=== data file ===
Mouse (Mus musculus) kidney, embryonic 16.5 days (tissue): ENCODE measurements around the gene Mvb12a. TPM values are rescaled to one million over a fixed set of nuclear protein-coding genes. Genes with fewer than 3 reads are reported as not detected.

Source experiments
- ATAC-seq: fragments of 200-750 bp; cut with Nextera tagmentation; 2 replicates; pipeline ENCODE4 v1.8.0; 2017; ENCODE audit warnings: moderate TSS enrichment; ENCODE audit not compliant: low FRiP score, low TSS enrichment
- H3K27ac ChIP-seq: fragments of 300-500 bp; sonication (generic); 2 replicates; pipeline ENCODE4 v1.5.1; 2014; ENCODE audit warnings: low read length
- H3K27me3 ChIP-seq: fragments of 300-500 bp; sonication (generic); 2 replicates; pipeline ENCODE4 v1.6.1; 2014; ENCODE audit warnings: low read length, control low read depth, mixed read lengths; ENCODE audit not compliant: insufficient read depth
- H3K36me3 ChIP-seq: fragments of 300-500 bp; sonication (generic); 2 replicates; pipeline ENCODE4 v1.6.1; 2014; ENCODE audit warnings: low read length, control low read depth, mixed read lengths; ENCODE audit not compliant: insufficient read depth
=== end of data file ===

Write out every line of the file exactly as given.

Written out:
Mouse (Mus musculus) kidney, embryonic 16.5 days (tissue): ENCODE measurements around the gene Mvb12a. TPM values are rescaled to one million over a fixed set of nuclear protein-coding genes. Genes with fewer than 3 reads are reported as not detected.

Source experiments
- ATAC-seq: fragments of 200-750 bp; cut with Nextera tagmentation; 2 replicates; pipeline ENCODE4 v1.8.0; 2017; ENCODE audit warnings: moderate TSS enrichment; ENCODE audit not compliant: low FRiP score, low TSS enrichment
- H3K27ac ChIP-seq: fragments of 300-500 bp; sonication (generic); 2 replicates; pipeline ENCODE4 v1.5.1; 2014; ENCODE audit warnings: low read length
- H3K27me3 ChIP-seq: fragments of 300-500 bp; sonication (generic); 2 replicates; pipeline ENCODE4 v1.6.1; 2014; ENCODE audit warnings: low read length, control low read depth, mixed read lengths; ENCODE audit not compliant: insufficient read depth
- H3K36me3 ChIP-seq: fragments of 300-500 bp; sonication (generic); 2 replicates; pipeline ENCODE4 v1.6.1; 2014; ENCODE audit warnings: low read length, control low read depth, mixed read lengths; ENCODE audit not compliant: insufficient read depth